And you should do that until it becomes second nature, because when you're writing Python code, you want to have this in your head. You don't want to have to write it down, because if you have to write it down, you're going to be lazy and you're not going to do it, and you're going to use plus instead of extend, and your code is going to be horribly slow. So practice until this gets in your head, and then you'll be able to see the running time for things really quickly.

OK, do we have time for once more let me see. OK. Let's look at the running time for inner products, because this is nice and easy. 2, 3, 4, 5, 6, 7. 2 is 1, 1, very nice and easy. 3 looks at the first document list and iterates through it. Iteration is constant time, but if the first document vector has L1 elements, it's going to run L1 times. How about line 4, words 2 count 2 in L2. This is iteration again, so it's constant time to run it once, but how many times will it run?

AUDIENCE: L2 times L1 times.

VICTOR COSTAN: L2 times the 1, excellent. So these two loops are nested inside each other so that means that lines 4 through 6 are going to run once every time line 3 iterates. So sorry, actually line 4 is going to run once every time line 3 iterates. And then everything inside the second 4 is going to run L1 times L2 times. So lines 5 and 6 are also going to run L1, L2 times. L1, L2, L1, L2.

How much time does it take to do that if check there?

AUDIENCE: [INAUDIBLE]

VICTOR COSTAN: Why does it take a constant time?

AUDIENCE: I was going to say, it wasn't constant, so you don't have to pair each character with no word.

VICTOR COSTAN: OK, good. So we have two words, and equal, equal tells me are the words equal or not, right? So the way you do that, is you have words like the and fox. You go through each character, and you stop whenever you see different characters. But if you have something like, if you have a fake word F-O-I and fox, then go through the first character, they're equal, second character, they're equal, third character, they're different. So if you have length W words that are different only in the last character, this is going to be order W, right? So the real--

AUDIENCE: [INAUDIBLE]

VICTOR COSTAN: --yep, equals, equals 4 strings not constant. It takes W time where W is the length of a word. Now here we said that the length of a word is constant because we're dealing with English. So you could tell me it is constant because of that. But I would like to hear the argument before I take it. How about line 6?

AUDIENCE: Well, if the plus equals is going to be the same thing before when we were, every new time your plus equals, so it's going to be like how the word list before we were adding it, where we have to create that object, and then add it to the length. I mean, its going to be length of sum. Sorry. And then you add in the new one. So every time its going to be increasing, correct?

VICTOR COSTAN: Almost. It's a trap again.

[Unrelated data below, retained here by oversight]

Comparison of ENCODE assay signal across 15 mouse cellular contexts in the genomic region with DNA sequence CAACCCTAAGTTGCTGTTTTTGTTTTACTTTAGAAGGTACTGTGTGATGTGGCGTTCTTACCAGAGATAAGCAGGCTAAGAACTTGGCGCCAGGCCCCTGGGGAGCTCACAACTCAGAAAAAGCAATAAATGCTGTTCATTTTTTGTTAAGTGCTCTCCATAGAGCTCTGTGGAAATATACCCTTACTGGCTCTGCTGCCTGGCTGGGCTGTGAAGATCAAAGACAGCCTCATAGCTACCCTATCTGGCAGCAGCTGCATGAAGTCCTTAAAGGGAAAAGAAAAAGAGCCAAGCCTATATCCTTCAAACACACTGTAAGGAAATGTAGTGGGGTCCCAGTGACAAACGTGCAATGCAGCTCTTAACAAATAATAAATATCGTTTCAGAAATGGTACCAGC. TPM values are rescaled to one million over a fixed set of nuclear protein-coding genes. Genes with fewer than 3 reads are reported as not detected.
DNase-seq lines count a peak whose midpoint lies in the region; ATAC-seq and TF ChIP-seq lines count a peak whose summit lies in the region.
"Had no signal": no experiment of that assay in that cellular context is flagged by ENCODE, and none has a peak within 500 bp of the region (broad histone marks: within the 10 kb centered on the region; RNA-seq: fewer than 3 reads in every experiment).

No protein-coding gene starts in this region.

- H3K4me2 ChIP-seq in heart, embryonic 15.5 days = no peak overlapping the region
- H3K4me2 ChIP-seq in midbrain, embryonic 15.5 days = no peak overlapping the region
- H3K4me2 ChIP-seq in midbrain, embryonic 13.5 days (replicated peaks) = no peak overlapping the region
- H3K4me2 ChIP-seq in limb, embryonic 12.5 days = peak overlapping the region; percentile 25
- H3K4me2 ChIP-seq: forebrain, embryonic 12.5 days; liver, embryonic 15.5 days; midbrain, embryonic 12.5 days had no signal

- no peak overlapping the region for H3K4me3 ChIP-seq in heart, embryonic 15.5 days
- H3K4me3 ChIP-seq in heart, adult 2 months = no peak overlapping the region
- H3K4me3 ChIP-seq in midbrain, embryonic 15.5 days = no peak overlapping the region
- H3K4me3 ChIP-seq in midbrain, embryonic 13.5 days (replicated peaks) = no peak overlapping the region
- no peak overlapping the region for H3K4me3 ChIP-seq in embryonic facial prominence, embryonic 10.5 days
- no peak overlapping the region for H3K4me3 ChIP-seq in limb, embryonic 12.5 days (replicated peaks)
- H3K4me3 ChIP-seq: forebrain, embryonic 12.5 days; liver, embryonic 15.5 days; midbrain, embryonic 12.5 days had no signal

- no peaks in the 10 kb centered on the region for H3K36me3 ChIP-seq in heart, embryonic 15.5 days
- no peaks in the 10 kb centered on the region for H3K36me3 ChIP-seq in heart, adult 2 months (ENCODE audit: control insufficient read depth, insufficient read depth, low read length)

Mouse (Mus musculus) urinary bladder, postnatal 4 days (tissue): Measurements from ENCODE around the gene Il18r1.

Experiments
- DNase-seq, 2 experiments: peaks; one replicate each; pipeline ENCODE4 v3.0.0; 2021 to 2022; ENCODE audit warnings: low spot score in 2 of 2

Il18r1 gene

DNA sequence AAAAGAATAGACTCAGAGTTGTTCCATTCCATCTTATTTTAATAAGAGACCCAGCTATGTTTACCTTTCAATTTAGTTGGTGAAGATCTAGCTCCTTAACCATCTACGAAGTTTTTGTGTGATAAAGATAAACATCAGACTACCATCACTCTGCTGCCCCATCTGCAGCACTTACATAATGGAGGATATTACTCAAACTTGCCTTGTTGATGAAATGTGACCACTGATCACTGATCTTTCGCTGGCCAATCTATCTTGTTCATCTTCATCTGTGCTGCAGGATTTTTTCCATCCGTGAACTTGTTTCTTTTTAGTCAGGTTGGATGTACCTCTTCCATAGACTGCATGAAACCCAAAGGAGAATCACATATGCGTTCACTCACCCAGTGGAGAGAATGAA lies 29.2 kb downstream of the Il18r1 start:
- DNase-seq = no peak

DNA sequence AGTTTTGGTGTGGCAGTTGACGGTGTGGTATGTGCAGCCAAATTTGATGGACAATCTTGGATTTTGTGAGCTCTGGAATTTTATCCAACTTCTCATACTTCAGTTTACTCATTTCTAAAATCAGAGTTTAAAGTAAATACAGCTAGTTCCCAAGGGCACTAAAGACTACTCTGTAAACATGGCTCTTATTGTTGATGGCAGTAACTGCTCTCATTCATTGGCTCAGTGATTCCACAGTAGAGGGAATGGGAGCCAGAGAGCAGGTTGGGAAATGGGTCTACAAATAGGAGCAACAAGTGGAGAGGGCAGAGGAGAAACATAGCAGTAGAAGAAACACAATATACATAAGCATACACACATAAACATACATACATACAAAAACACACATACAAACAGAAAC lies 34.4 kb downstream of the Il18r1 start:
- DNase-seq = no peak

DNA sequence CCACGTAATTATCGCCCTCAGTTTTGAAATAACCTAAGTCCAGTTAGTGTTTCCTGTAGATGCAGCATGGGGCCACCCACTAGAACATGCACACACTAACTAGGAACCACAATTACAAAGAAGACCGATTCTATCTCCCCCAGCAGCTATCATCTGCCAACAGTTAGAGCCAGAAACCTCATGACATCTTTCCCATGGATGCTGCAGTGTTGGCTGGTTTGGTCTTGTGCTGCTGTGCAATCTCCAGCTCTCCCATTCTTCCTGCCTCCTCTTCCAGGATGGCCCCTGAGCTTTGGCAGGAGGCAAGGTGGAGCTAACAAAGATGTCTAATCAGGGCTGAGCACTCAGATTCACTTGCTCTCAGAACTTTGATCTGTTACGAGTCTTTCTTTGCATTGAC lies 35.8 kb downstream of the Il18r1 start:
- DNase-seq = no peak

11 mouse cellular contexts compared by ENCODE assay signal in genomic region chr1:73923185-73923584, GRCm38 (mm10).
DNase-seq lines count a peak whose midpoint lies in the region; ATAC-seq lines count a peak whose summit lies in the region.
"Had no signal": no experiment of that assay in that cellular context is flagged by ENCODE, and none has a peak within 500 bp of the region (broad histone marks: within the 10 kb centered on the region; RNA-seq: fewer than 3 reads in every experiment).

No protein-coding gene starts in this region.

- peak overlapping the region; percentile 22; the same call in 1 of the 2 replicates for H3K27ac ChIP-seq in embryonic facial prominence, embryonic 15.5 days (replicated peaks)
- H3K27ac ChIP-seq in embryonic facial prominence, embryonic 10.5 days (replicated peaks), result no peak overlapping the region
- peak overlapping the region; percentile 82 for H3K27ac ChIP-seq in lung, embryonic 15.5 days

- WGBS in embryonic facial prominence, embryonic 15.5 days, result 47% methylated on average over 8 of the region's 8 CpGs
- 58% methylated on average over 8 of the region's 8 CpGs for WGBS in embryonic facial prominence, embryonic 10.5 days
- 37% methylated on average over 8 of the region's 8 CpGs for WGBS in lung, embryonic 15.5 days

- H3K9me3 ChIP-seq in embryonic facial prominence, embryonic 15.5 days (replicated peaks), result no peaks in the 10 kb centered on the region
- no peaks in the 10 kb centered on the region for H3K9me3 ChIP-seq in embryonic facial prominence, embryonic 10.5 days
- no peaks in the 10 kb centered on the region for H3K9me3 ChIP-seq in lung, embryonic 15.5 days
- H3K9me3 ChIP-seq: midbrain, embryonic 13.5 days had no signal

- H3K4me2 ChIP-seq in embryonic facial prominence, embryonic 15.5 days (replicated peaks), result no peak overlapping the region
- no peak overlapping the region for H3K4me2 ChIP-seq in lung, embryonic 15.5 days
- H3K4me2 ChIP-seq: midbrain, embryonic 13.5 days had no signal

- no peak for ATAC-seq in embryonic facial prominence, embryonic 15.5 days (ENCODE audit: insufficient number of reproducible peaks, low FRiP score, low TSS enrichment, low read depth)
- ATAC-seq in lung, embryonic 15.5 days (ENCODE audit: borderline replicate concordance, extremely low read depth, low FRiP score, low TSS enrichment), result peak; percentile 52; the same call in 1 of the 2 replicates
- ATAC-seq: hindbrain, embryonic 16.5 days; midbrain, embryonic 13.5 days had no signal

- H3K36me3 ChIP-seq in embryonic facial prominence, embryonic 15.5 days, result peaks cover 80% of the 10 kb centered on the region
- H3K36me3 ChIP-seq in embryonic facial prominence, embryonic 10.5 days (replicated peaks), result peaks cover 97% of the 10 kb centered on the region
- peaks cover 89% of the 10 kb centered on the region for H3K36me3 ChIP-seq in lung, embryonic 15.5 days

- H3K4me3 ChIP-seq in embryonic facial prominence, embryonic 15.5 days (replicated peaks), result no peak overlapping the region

[INTERPOSING VOICES]

VICTOR COSTAN: Yep. Yeah, so this time they're not lists. So if you look at what's going on inside there, you have count one and count two are these numbers in the document vector, so they're numbers. And then some starts out at 0, and then it keeps getting numbers. So sum is going to be a number. And multiplying numbers is constant time, adding numbers is constant time, so plus for numbers is order 1 indeed.

AUDIENCE: You're reassigning sum every time?

VICTOR COSTAN: Which is also constant.

AUDIENCE: OK.

VICTOR COSTAN: Because you're copying a number over. So as long as you're copying one element over, that's constant time. If you're adding two elements together-- two elements, not two lists-- that's constant time. So this is constant. And the last line is returned. So what's the running time for this?

AUDIENCE: L2 times L1.

VICTOR COSTAN: Excellent. So I assume this is a constant. So this lets me say this is 1, and then if we do the partial products we get 1L, 1L, 1, and L2. L1, L2, L1, L2. And if you add them up, you get L1 and L2. So this is going to be L1, L2. Vector angle calls inner product three times, right? So what's it's running time?

AUDIENCE: L1, L2.

VICTOR COSTAN: Excellent. Count frequency. You're going to have to take my word for it that this is order of W squared. And if that's the case, what's the running time for a word frequency for file?

AUDIENCE: W squared?

VICTOR COSTAN: Cool. So. What's the running time for main now? Last trick.

AUDIENCE: [INAUDIBLE]

VICTOR COSTAN: Yep, If you just add them up, except there is one last trick there.

AUDIENCE: If W is constant, [INAUDIBLE]

VICTOR COSTAN: No.

AUDIENCE: [INAUDIBLE] W's constant, right?

VICTOR COSTAN: No. So W is the number of words in a document.

AUDIENCE: Oh.

VICTOR COSTAN: So it's huge. If that's constant, then the whole problem should run in order one time, and we're done. We're going home.

AUDIENCE: W squared because it beats out L1 and L2.